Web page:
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Long-Term Expected Credit Spreads and Excess Returns

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Abstract

We estimate long-term expected credit spreads and excess returns for multiple US corporate bond ratings and maturities and extend the findings of Giesecke et al. (Journal of Financial Economics, 102(2), 233–250, 2011). We develop a risk-neutral valuation model and correct the credit spreads for the well-known “credit spread puzzle”. We calibrate the model on data from 1919 to 2014, which is much longer than used in most other papers analyzing expected credit spreads and excess returns. Our model-implied expected credit spread term structures are in line with the results in the literature.

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Notes

  1. 1.

    Helwege and Turner (1999) generated controversy with their findings of an upward-sloping credit spread term structure for low credit quality issuers. These findings have, however, been contradicted by Bohn (1999).

  2. 2.

    The assumption of fractional recovery of face value assumption is supported by empirical evidence; see Bakshi et al. (2001).

  3. 3.

    There exists considerable evidence of a short-term liquidity premium in the US sovereign debt market. See, for example, Nagel (2016) and the references therein.

  4. 4.

    Note that Tn ≡ T with T equal to the bond maturity.

  5. 5.

    The historical interest rates obtained from GFD before April 1953 are based on Homer and Sylla (1996).

  6. 6.

    The yields of the composite of long-term government bonds index of Merrill Lynch are almost identical to the ones from the FED.

  7. 7.

    In our case, this is the 20-year cumulative default probability of the CCC rating.

  8. 8.

    Note that the price of risk parameter has no unit as it is a multiplication factor between the physical and risk-neutral hazard rates. For example, if the price of risk parameter is 4 then this means the risk-neutral investors perceive the risk-neutral default probabilities 4 times larger than the physical default probabilities.

  9. 9.

    Hull et al. (2005) find expected annualized excess returns of 0.81%, 0.86%, 1.12%, 1.58%, 2.03%, 1.36%, and 3.07% for the AAA, AA, A, BBB, BB, B, and CCC ratings, respectively. The authors define these excess returns over the swap rate.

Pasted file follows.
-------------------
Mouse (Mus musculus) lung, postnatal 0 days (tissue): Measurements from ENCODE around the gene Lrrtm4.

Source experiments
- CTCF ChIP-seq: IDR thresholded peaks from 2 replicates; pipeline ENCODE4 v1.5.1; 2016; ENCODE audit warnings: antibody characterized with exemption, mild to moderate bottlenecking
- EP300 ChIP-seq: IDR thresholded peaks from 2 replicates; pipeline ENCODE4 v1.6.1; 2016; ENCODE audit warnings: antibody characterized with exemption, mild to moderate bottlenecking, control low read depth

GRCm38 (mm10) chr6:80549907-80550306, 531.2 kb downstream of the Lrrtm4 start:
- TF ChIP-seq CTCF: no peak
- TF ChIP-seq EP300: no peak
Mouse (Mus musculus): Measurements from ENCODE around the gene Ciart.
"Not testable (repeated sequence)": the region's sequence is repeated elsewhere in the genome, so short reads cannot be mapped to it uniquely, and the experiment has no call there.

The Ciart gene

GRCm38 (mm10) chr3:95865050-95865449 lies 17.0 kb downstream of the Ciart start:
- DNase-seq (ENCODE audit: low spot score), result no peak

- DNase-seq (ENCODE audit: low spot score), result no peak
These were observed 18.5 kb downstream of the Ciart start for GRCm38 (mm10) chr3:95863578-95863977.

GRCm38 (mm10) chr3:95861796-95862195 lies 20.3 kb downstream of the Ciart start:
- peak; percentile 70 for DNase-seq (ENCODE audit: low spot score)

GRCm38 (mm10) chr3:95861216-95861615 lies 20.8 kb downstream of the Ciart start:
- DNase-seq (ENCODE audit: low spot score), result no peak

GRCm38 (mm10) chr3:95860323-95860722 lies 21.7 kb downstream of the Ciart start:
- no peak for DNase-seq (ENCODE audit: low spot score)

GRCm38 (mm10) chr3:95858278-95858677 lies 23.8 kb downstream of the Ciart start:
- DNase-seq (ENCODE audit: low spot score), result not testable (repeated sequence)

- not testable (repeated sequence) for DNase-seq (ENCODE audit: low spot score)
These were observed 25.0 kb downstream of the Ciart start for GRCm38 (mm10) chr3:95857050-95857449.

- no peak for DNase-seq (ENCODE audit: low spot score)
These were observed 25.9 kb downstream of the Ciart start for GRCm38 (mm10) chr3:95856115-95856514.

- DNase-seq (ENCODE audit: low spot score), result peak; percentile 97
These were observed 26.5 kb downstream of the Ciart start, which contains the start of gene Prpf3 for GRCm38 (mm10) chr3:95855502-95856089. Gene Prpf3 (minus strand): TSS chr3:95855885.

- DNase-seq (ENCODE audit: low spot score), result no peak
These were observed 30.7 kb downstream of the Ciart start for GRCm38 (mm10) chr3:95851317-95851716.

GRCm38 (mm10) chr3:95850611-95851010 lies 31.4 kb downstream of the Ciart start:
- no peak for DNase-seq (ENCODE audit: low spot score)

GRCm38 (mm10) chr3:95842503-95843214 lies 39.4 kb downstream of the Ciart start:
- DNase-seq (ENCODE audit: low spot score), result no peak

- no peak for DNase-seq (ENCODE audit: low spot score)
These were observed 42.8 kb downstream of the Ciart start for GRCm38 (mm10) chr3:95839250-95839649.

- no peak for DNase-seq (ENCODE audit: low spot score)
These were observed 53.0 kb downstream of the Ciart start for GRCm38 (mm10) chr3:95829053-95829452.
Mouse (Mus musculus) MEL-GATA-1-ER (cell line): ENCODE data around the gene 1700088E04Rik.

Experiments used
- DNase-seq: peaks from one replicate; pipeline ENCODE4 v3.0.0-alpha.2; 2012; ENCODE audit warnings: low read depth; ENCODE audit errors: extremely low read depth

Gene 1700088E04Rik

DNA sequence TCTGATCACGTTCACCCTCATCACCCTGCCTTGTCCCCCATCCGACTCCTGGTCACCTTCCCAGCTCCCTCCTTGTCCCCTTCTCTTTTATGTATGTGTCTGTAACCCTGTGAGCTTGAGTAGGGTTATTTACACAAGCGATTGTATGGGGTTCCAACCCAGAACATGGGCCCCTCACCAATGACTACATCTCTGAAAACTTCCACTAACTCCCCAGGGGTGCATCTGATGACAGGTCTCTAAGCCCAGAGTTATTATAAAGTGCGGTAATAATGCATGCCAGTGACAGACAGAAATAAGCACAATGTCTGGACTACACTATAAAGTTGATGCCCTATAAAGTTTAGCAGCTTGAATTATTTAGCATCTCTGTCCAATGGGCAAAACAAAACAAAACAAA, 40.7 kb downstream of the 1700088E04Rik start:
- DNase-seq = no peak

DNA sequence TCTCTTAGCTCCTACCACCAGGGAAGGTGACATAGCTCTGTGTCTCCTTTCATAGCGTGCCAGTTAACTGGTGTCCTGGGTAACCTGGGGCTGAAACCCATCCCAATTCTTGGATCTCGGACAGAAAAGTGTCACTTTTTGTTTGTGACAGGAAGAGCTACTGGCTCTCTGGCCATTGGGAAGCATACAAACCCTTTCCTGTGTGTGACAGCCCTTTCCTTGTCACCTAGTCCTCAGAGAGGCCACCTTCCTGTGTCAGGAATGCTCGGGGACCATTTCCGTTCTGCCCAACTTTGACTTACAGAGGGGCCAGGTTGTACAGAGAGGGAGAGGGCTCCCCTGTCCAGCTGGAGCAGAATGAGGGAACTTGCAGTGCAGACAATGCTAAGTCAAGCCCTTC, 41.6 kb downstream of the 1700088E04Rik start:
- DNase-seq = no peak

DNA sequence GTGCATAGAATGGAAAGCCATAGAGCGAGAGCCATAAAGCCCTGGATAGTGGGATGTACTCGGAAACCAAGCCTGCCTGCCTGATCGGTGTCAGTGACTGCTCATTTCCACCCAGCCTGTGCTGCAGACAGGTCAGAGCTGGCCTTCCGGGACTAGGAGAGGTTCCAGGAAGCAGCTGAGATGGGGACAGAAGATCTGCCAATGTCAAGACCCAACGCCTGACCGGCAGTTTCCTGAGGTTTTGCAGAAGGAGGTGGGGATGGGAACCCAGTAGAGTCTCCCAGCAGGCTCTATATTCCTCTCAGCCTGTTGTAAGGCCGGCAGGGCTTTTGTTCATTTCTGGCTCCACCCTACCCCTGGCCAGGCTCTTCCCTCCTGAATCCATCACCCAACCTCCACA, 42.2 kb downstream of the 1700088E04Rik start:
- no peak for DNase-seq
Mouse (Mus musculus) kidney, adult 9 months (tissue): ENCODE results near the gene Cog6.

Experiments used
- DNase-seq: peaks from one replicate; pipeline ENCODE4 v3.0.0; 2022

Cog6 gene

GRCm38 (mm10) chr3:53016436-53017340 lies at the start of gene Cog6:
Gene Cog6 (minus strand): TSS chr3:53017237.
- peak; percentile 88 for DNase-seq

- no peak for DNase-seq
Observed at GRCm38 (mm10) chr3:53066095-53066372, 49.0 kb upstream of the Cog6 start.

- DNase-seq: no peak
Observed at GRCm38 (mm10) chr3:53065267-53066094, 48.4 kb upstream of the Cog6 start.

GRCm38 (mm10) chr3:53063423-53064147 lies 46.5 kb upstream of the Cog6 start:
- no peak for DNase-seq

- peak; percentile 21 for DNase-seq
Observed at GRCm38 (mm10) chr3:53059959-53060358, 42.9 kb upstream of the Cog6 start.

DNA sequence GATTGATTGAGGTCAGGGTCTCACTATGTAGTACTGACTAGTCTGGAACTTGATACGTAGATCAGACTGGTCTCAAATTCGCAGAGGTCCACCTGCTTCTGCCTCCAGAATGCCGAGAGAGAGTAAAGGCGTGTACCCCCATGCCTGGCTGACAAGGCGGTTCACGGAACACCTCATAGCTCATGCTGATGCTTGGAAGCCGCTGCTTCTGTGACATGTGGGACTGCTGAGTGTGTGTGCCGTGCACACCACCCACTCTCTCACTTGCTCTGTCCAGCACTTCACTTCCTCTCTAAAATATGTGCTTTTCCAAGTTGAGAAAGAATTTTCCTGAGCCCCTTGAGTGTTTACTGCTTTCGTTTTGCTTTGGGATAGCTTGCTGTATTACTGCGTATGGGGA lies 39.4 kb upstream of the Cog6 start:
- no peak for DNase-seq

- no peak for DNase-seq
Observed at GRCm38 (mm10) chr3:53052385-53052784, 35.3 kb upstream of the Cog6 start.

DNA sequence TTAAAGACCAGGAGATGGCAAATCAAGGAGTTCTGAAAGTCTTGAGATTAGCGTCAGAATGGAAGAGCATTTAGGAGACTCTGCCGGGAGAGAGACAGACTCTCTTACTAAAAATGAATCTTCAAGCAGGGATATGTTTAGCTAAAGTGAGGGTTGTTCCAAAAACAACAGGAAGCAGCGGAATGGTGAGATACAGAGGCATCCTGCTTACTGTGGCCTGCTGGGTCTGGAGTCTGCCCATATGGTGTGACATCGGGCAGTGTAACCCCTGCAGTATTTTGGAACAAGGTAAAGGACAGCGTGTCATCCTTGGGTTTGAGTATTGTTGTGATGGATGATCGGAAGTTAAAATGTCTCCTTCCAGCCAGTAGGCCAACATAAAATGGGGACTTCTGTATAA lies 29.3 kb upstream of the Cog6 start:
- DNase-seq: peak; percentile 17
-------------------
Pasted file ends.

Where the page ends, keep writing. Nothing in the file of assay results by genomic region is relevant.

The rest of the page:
10. 10.

    Giesecke et al. (2011) report an expected annualized excess return of about 0.8%, which is based on a recovery assumption of 50%, an average credit spread of 1.53%, and average default loss rate of 1.5% measured over the period 1866–2008. However, the authors find that the annual default loss rate decreases by half to roughly 0.75% for the 1900–2008 period, which is a period that better corresponds to our 1919–2014 sample. Taking their finding of an average credit spread of 1.53% and default losses of 0.75% and our recovery assumption of 35% gives an expected excess return of 1.04%.

References

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Acknowledgments

I thank Alex Boer, Bert Kramer, and Martin van der Schans for very helpful comments and suggestions. Any remaining errors are my own.

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Correspondence to Erik Hennink .

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Appendix

Appendix

Table 8.1 The estimated long-term expected credit spreads and excess returns
Table 8.2 The R2 of the marginal and cumulative default probabilities of the original Moody’s data and the estimated model values from optimization of Eq. 8.8
Table 8.3 The Nelson–Siegel fitted average of the US government bond yields of particular maturities for multiple samples
Table 8.4 Descriptive statistics of the individual IG 10Y+ and HY all-maturity (all) rating benchmark for two sample periods
Table 8.5 The findings of three papers that have quantified the liquidity premium in % of ten-year corporate bonds for different ratings
Table 8.6 The assumptions for the par yield \( {c}_i^f(T) \) of the defaultable corporate bond with annual, f = 1, coupon payments, rating i, and maturity T
Table 8.7 The long-term expected par credit spreads \( {s}_i^1(T) \) of Eq. 8.7 for maturities T 1–10 years (panel A) and 11–20 years (panel B), and rating i
Table 8.8 The expected credit excess returns over government bonds based on Eq. 8.11 for maturities T 1–10 years (panel A) and 11–20 years (panel B)

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Hennink, E. (2018). Long-Term Expected Credit Spreads and Excess Returns. In: Bulusu, N., Coche, J., Reveiz, A., Rivadeneyra, F., Sahakyan, V., Yanou, G. (eds) Advances in the Practice of Public Investment Management. Palgrave Macmillan, Cham. https://doi.org/10.1007/978-3-319-90245-6_8

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  • DOI: https://doi.org/10.1007/978-3-319-90245-6_8

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